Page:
Nine Questions to Ask When the Numbers Don’t Add Up

My last column addressed the types of questions that were shared during an online chat hosted by the Email Experience Council. A number of people wrote after that column to ask questions about what the industry benchmark for email open rates is and should be. In one message I received, the writer used a great subject line: “Help! My numbers don’t add up.”

Upon reading this email, I learned this person’s company uses three different email deployment vendors. And all three vendors use a different methodology for tracking open rates. Using the same creative and sending to the same opt-in list, this person receives open rates ranging from 15 to 55 percent.

Determining the optimal open rate seems an impossible task.

I was intrigued by this situation and wanted to see how many other people are in a similar dilemma. After checking around (in a very unscientific way), I was surprised to find out how many companies are in a similar situation because they either use multiple vendors (many use a combination of in-house technology and an external vendor) or changed vendors in the past and haven’t been able to determine if the reporting is different or the technology switch affected response.

From all the feedback and comments I received, I designed a checklist to help determine what type of open rate benchmark your company should strive to achieve. Here are the nine questions that can help you determine what your benchmark should be:

  • What type of list are you sending to?

    • Product or purpose-based opt-in (e.g., XXX news)

    • Company or enterprise opt-in (e.g.,, news and updates from ABC corporation)
    • Opt-out lists

  • What type of message do you send?

    • Newsletter

    • Product/service offer
    • Event notification
  • Who is your target?
    • Business-to-business

    • Business-to-consumer

  • How often do you send to your database?

    • Less than once a week.

    • Once a week like clockwork.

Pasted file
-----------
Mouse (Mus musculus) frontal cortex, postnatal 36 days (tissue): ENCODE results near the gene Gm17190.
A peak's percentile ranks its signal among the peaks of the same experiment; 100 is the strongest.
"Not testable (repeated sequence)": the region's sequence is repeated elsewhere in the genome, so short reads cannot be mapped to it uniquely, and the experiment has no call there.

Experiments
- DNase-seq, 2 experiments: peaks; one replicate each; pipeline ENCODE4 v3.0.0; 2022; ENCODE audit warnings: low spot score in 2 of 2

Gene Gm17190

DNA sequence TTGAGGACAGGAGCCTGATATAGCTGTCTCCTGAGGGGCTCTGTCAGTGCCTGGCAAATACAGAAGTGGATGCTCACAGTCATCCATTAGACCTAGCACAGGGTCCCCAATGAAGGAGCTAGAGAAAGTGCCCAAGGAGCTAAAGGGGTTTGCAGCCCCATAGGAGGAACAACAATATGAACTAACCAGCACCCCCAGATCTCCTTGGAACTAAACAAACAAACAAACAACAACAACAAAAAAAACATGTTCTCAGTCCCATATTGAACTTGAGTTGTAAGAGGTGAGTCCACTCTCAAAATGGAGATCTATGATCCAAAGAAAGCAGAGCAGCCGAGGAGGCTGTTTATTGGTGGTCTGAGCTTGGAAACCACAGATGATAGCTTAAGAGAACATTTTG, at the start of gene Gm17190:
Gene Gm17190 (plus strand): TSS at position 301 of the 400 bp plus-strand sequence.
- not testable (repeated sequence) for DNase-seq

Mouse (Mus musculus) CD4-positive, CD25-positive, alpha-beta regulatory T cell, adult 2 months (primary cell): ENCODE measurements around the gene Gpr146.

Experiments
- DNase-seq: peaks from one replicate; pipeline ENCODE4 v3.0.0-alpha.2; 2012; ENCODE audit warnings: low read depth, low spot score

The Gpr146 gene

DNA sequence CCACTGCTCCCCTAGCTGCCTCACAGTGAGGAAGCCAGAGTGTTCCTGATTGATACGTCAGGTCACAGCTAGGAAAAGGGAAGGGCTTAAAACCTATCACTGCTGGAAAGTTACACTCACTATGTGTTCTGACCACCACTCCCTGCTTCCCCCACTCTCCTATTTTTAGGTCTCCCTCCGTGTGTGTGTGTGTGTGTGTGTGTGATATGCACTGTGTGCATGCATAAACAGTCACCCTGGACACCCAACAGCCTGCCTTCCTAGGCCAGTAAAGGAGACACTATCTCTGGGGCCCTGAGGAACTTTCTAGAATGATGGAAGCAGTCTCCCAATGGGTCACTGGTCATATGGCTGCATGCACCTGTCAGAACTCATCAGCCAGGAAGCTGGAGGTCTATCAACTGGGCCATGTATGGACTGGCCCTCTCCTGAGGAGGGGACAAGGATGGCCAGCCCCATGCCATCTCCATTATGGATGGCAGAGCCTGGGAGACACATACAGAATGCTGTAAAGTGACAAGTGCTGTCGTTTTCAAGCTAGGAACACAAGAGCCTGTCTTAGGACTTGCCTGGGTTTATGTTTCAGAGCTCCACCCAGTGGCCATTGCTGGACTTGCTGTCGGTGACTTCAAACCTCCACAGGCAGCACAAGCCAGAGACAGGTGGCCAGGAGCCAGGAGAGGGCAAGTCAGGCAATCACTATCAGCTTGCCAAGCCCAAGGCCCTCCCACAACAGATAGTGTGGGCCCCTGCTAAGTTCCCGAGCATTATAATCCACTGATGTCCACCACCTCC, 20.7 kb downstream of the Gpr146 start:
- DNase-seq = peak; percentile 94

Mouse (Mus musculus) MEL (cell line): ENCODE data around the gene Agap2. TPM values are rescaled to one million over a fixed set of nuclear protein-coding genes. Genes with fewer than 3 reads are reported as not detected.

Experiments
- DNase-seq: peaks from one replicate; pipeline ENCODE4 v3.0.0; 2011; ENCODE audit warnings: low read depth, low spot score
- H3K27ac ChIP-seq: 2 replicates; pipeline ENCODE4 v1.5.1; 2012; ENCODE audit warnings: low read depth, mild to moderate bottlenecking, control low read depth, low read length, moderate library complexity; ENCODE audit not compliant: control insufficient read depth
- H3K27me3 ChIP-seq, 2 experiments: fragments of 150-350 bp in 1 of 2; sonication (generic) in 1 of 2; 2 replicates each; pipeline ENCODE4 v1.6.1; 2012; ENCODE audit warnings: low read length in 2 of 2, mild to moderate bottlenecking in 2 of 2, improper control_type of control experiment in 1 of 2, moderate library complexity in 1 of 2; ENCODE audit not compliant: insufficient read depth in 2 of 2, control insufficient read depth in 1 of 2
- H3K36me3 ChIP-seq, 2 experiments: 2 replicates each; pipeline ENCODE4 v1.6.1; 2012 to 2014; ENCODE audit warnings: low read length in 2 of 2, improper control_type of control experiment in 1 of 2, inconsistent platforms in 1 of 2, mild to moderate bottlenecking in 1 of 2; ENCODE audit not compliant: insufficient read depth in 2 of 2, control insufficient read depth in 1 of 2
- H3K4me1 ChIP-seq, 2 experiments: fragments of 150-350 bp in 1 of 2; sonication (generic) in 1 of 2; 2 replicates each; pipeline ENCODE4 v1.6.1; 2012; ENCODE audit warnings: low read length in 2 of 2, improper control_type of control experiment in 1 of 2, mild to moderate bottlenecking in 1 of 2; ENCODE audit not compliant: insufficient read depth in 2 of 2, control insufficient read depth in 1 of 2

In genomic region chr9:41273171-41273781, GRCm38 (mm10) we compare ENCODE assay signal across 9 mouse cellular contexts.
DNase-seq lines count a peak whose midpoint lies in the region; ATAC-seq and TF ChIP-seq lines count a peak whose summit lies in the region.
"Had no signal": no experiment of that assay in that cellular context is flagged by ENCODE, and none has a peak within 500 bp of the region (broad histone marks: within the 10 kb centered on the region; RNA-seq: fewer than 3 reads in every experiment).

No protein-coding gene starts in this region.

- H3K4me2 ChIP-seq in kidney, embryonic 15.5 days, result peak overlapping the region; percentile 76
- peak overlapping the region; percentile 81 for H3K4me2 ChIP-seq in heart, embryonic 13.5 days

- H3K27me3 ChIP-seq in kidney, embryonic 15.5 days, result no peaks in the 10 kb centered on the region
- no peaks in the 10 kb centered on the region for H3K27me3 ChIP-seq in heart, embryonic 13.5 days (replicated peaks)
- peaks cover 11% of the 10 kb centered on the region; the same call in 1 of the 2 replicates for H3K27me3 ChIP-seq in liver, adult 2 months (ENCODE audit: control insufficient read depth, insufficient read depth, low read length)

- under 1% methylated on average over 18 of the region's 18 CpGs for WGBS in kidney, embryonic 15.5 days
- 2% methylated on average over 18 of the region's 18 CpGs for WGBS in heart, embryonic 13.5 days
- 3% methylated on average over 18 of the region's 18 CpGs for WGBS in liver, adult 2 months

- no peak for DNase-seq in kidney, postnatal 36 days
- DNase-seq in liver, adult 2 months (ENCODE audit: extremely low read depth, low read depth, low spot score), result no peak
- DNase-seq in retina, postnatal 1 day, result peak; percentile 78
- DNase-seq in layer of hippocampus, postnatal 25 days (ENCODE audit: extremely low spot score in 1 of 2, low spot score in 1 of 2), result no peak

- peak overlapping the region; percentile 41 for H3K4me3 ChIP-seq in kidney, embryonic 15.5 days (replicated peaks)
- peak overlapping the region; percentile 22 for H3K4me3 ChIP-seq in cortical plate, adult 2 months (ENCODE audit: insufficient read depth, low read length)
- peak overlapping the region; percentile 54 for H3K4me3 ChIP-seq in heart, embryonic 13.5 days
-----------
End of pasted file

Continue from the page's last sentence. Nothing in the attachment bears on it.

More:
• Who knows? Our organization has so much email going out.

  • How long has the average email address been in your database?

    • Less than 90 days

    • 90 days to 6 months
    • 6 months or longer

  • When email is sent, where is your open rate calculated from?

    • Total number of email messages sent

    • Total number of email messages delivered
    • Total number of HTML email messages delivered
    • Total number of multipart email messages delivered, plus clicks on any text versions

  • When your open rate is calculated, what is it based on?

    • Numbers of times any person reads the email (even if it’s the same person reading it multiple times or using a preview pane)

    • Number of unique reads by an individual person
    • Number of reads by person or IP address (e.g., if I read the email at home, then reopen it at work, that counts as two reads)

  • How soon after a campaign launches do you consider your open rate to be final?

    • 48-72 hours

    • 1 week
    • 2 weeks or longer

  • Do you host an archived version of your email on your Web site?

    • Yes

    • No

Based on how you answer these questions, your open rate benchmark may be as low as 15 percent or as high as 65 percent. How do you determine what your optimal rate should be? First, look for the answer internally. Use these questions to determine your true marketing environment and technical tracking abilities. Search for competitors or industry leaders whose campaigns fit in the same scenarios.

Generally, I recommend setting a benchmark based on historical results, with a goal of 25-40 percent improvement in open rates over a six-month period, through development of a multifaceted testing strategy.

Due to the many answer variations, publishing a key to determine your company’s benchmark open rate would be difficult. But if you just can’t live without knowing what your optimal open rate benchmark rate should be, you can email me with the answers to your questions.

Want more email marketing information? ClickZ E-Mail Reference is an archive of all our email columns, organized by topic.

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